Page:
Palestinians, Israelis face off over Sacramento’s latest sister-city proposal
No sisterly love as city council prepares to vote August 14
The Sacramento Sister Cities Council is supposed to put the capital on the world map. But local Palestinians are saying that city officials need to look more closely at a map before considering its latest proposed addition.
Activists are upset about Ashkelon, a town in Israel that may soon become Sacto’s 10th sister city if approved this week. Many are fine with the addition. But opponents of the proposal, set for a city-council vote on Tuesday, August 14, claim the Israeli town is a symbol of discrimination against Sacramento’s Palestinian community.
Adeeb Alzanoon, a local representative for the Palestinian American Congress, believes that Ashkelon shouldn’t join Sacramento’s sister-city program because, among other reasons, Israeli security officials often prevent Arab-Americans from traveling there.
“We’re concerned about Sacramento as a city establishing a relationship that might be in agreement with discrimination,” he said.
In March, Alzanoon sent a letter to all nine council members expressing multiple concerns about adding Ashkelon, such as the presence of a prison holding Palestinians and evidence of ethnic cleansing during the 1948 Arab-Israeli War. Since, six local activist groups have joined in opposing the proposal.
“If we do this, not only are we condoning discrimination, we’re adopting it,” argued Abby Okrent, an activist from the Sacramento chapter of Jewish Voice for Peace, an organization critical of Israeli policies in the Palestinian territories.
It’s not the first time Sacramento has become embroiled in Middle Eastern politics. Last year, pro-Palestinian activists sparked a similar fight when they tried to ban Israeli-made products at the Sacramento Natural Foods Co-op.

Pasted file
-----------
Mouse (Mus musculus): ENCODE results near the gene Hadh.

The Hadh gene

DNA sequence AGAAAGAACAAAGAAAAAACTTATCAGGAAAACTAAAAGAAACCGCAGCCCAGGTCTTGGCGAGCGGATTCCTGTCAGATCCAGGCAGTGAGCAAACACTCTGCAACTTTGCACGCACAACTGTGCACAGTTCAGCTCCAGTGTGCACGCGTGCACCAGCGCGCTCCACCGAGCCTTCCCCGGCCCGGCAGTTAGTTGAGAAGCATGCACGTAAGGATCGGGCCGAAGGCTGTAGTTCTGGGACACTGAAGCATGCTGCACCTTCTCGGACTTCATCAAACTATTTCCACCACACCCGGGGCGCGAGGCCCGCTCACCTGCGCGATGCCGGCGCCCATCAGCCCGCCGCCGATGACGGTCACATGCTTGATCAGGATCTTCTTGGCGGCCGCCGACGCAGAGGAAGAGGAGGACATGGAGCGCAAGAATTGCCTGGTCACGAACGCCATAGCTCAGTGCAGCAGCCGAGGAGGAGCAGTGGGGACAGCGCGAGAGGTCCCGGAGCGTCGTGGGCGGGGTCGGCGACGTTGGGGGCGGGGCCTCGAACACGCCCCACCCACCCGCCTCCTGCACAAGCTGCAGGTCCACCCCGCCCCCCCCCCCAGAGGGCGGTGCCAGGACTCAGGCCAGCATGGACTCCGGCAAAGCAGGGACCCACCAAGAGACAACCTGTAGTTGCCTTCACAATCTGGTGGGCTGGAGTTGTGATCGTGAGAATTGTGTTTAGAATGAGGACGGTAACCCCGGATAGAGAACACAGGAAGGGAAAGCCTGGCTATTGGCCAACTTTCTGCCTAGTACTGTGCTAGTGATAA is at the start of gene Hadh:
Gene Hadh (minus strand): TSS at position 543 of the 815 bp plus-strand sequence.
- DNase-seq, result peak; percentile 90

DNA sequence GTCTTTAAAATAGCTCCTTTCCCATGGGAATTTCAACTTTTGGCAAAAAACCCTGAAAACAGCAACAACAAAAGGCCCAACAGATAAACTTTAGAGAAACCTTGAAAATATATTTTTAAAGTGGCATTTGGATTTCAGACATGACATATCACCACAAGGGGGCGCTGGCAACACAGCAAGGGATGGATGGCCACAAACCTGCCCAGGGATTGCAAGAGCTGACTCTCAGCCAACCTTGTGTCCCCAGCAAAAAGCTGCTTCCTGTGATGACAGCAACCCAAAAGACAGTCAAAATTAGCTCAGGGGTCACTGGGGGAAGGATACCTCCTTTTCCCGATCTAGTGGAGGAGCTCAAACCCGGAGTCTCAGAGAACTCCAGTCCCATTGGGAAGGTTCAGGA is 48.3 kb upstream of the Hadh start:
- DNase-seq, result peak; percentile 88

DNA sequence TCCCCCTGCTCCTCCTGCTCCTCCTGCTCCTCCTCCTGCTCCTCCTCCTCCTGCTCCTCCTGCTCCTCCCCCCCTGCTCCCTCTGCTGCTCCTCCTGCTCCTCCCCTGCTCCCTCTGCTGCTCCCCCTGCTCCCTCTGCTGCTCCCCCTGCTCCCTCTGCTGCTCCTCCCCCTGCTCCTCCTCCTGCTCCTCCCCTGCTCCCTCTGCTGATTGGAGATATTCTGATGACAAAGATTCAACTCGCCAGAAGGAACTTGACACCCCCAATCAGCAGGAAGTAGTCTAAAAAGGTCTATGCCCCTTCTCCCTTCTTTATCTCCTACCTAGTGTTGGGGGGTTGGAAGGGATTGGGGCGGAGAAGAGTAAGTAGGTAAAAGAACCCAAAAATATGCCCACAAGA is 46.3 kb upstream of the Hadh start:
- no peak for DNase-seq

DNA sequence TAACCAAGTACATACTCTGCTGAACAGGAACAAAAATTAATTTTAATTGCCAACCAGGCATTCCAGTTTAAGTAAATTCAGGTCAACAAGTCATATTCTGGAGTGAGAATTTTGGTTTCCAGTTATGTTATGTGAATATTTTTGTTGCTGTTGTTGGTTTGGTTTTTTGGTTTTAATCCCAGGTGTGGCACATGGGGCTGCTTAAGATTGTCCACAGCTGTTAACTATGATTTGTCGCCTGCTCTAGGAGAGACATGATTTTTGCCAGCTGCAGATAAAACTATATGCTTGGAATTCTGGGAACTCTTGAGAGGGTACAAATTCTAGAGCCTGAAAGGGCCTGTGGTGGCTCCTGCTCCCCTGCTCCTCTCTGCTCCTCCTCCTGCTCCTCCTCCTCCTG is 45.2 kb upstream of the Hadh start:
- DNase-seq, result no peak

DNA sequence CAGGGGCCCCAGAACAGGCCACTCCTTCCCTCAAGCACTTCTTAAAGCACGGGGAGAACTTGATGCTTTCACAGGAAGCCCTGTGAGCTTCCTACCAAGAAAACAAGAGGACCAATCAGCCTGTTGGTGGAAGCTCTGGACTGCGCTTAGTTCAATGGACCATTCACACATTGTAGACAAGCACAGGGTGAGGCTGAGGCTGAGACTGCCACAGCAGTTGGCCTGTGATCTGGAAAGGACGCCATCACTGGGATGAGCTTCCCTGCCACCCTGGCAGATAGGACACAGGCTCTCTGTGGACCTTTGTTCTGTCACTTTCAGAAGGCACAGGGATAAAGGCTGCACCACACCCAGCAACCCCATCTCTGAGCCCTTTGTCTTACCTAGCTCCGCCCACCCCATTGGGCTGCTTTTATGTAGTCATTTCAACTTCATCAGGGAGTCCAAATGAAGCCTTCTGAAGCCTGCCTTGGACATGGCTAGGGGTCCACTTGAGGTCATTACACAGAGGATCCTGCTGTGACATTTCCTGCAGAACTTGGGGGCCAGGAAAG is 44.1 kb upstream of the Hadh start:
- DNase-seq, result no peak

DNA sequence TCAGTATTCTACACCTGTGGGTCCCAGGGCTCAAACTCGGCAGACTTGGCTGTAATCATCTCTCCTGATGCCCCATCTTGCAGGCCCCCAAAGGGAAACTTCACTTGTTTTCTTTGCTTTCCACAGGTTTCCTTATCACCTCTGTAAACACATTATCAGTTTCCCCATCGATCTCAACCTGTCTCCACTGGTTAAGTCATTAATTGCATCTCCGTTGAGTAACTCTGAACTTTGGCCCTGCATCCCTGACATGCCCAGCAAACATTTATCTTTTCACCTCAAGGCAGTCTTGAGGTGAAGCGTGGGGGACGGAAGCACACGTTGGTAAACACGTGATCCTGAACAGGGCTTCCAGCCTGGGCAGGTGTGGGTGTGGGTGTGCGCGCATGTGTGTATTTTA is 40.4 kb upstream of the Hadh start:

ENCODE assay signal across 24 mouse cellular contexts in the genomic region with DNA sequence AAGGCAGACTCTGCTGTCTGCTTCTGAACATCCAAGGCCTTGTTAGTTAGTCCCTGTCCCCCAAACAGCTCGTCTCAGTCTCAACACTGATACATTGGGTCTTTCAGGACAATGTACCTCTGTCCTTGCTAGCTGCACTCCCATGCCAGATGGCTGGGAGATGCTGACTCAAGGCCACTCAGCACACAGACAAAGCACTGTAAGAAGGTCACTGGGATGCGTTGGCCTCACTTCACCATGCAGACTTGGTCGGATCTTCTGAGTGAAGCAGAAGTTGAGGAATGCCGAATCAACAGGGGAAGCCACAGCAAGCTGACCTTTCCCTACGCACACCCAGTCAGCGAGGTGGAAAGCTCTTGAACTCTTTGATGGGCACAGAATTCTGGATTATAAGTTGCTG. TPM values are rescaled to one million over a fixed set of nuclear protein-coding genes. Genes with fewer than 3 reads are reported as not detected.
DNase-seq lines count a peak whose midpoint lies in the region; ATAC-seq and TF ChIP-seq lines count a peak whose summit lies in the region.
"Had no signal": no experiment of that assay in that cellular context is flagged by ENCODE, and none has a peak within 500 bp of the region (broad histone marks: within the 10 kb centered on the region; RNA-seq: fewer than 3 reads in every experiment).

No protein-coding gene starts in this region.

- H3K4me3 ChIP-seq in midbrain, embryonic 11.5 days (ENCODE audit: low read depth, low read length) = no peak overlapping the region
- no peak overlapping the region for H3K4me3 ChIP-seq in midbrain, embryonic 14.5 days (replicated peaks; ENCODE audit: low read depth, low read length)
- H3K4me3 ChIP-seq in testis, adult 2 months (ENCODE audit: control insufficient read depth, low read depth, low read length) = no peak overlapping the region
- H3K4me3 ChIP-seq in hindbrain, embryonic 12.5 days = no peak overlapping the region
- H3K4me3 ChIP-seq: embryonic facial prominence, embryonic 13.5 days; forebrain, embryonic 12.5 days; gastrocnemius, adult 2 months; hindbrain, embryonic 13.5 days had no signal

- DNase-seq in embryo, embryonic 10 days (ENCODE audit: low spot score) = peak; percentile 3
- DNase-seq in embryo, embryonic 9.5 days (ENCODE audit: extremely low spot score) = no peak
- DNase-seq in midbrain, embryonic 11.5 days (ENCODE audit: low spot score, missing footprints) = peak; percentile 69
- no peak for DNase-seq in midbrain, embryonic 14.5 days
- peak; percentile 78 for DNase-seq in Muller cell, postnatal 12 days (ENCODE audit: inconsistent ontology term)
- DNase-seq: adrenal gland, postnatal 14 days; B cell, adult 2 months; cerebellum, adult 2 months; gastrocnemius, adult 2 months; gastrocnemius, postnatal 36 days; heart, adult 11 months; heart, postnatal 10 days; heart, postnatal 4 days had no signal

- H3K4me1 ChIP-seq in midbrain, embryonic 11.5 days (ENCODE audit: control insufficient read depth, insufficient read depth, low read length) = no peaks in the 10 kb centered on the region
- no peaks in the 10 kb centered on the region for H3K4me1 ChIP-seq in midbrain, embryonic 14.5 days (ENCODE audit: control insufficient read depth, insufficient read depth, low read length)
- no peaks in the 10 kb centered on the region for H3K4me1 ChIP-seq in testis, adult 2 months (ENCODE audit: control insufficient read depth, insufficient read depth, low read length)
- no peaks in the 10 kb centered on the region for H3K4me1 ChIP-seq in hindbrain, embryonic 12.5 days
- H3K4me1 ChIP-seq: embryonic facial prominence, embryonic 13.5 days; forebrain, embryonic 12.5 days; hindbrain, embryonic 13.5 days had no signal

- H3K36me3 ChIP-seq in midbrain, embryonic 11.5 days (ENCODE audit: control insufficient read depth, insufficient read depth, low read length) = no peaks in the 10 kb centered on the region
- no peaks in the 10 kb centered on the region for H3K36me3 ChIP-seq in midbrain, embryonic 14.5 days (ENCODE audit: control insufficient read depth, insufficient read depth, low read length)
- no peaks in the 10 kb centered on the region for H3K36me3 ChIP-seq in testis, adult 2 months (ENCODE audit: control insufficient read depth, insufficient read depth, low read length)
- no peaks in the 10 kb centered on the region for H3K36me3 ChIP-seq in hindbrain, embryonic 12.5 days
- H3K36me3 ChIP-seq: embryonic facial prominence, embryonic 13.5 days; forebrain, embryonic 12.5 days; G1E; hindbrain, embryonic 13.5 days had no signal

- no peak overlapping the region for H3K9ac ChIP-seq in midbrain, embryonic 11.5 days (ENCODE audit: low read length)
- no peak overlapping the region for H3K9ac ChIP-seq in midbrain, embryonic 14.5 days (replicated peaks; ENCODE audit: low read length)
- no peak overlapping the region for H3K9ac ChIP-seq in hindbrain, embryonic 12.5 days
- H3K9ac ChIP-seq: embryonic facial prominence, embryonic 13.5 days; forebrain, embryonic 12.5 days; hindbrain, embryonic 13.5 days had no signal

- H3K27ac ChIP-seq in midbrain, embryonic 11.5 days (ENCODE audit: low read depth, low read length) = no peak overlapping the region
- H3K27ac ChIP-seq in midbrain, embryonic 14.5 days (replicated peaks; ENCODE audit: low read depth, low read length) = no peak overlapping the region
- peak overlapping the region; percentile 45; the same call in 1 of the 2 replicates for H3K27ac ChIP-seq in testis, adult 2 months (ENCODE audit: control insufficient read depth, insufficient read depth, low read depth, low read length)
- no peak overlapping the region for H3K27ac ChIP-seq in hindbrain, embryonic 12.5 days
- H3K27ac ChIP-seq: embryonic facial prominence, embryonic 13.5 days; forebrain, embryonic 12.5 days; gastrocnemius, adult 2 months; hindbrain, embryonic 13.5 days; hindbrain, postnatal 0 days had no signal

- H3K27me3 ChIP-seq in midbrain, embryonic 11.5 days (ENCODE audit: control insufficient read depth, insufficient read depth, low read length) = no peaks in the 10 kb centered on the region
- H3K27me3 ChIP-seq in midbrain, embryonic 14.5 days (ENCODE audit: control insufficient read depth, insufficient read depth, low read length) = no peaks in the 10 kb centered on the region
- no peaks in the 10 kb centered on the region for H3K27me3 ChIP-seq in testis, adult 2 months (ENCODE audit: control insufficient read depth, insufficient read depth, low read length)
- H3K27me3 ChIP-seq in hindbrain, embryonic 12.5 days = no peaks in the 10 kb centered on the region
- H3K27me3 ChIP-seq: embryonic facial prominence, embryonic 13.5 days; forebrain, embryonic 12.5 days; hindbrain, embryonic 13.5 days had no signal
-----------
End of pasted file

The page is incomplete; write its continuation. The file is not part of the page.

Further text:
Supporters of Ashkelon as Sacto’s newest sister city claim opponents are just playing politics.
“Our intention here is to promote cultural and educational partnerships,” said Melissa Chapman, executive director of the Jewish Federation of the Sacramento Region, which helped propose Ashkelon for the program. “We’re trying to do the exact opposite of what some of the [opposition is] trying to do.”
Councilman Steve Cohn, who supports the Ashkelon proposal, said the sister-city program is simply meant to foster cultural ties. He said if cities had to satisfy every single concern about human rights or political problems, “we wouldn’t have a sister-city program.”
The councilman explained how Sacramento’s Jewish community initially opposed a 2009 sister-city proposal for Bethlehem, a Palestinian town in the West Bank. The Jewish Community Relations Council eventually agreed to support Bethlehem after Cohn introduced a resolution to add an Israeli sister city in the future.
Barry Broad, a past chairman of the JCRC, said he understood concerns about Israeli and Arab history, but thinks opponents aren’t being fair. There were plenty of reasons to oppose Bethlehem as a sister city, he said, but the area’s Jewish community ultimately supported it.
“There are prisons near Bethlehem, really, really bad ones, where people are routinely tortured [by Palestinian security forces],” said Broad. “There’s something of a double standard there.”
Both sides have swapped bitter accusations about misusing the sister-city program.
Alzanoon, who says his relatives were forced to leave Ashkelon during the 1948 war, accused the JCRC of being a pawn for Israeli propaganda. “Definitely there’s some political connection to the organization that’s proposing it,” Alzanoon said, which he believes violates the spirit of the sister-city program.
Broad said political advocacy is a “tiny” part of the JCRC’s mission and angrily rejected negative portrayals of the JCRC.
“Saying the JCRC is not appropriate, I think, in the end, just reeks of anti-Semitism,” said Broad. “They don’t even know what we do or who we are, or have ever asked to meet with us or discuss anything.”
Opponents, meanwhile, are doggedly trying everything to block Ashkelon from becoming Sacramento’s next sister city. Alzanoon, who has started an online petition against the proposal, said his main priority is making sure Palestinian rights aren’t forgotten.
“They are refugees,” he said. “They don’t have a right to go back.”